Petroleum coke storage on Detroit River ends

For the time being, petroleum coke will no longer be stored in piles on the U.S. banks of the Detroit River.

Detroit Bulk Storage says it made a business decision to stop storing crude oil byproduct in Detroit

The petroleum coke is leaving the banks of the Detroit River. 2:47

For the time being, petroleum coke will no longer be stored in piles on the U.S. banks of the Detroit River.

A spokesperson for Detroit Bulk Storage, which had been stockpiling and shipping the crude oil byproduct, says it made a a business decision to stop accepting the pet coke for now.

The piles have been greatly reduced and the company expects them to be gone by late August.

Detroit Bulk Storage will still go ahead with plans and permits to store the pet coke in the future.

The city of Detroit is still going to hold hearings into permit applications for the storage of the pet coke.

Environmental groups have promised to attend those hearings to oppose the applications.

Local activists are happy to see it go but they don't like the idea that it's still being used as a cheap energy source. Pet coke is burned much like coal.

"Our concern is where is it going to go and what the process is," Bonnie Drago of Windsor on Watch. "Our biggest concern is the actual pet coke itself."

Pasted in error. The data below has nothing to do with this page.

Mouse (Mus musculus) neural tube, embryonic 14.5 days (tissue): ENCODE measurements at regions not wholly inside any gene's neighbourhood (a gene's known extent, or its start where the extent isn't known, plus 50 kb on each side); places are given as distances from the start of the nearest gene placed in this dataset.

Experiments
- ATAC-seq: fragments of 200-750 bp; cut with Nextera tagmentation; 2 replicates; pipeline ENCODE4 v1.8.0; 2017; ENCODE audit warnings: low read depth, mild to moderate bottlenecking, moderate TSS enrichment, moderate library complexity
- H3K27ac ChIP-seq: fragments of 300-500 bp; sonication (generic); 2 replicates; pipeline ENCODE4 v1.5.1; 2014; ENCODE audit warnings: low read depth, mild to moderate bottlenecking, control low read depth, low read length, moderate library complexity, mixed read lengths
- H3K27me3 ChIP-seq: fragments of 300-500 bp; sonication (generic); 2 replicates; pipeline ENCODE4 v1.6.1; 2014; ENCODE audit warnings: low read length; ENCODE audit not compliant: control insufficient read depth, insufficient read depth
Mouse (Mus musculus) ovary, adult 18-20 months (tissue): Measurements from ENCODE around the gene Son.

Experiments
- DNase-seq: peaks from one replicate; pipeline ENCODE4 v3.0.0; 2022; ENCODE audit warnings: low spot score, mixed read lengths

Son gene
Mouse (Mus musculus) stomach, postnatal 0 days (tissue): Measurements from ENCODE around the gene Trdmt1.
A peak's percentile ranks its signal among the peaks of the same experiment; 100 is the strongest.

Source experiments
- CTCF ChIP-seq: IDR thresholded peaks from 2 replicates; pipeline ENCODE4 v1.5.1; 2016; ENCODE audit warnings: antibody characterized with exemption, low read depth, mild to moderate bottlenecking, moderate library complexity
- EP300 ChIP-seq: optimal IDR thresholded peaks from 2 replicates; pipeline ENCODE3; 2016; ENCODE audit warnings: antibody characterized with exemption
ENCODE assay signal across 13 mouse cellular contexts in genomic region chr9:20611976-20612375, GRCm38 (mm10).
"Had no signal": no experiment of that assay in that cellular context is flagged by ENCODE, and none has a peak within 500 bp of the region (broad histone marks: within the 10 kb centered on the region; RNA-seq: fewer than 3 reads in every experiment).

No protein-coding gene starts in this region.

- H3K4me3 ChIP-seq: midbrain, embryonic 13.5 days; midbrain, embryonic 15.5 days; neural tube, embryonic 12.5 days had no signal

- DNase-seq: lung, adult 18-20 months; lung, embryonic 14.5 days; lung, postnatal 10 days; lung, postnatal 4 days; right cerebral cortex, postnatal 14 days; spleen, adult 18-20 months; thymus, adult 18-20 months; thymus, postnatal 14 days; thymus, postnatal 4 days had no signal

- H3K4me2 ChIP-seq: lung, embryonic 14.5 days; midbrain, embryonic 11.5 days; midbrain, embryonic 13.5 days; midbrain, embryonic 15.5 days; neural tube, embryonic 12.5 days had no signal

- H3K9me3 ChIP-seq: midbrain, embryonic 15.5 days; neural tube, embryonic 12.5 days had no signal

Earlier this summer, the Nicholson Terminal west of the Ambassador stopped accepting and storing pet coke.

"It was a silly idea to put it there in the first place; not well thought out but as far as moving it," said Mark Bartlett, a member of the CAW's environmental committee.

Michigan's Department of Environmental Quality says the pet coke is non toxic. The Council of Canadians disagrees.

"The DEQ tested a small sample in one pile, one corner of the pile, and they didn't test the whole  pile," said the council's Doug Hayes.

The pet coke originates from the oil sands in Alberta. The oil is refined at the Marathon Oil refinery in Detroit.

Environmental groups are opposed to it because they say it contributes to carbon in the atmosphere.

"We're going and digging deeper to squeeze the last drop of oil out of the planet but what we need to be doing is looking at alternatives for energy," Bartlett said.

Environmentalists are still concerned about where the pet coke will be stored and how it will affect people and the environment.

"We need to look at how it's transported, how it's produced, how its stored in a way that's going to be environmentally friendly," Bartlett said.

Windsor on Watch members plan to meet with Sierra Club members in Detroit July 31to talk about local environmental concern, including the pet coke.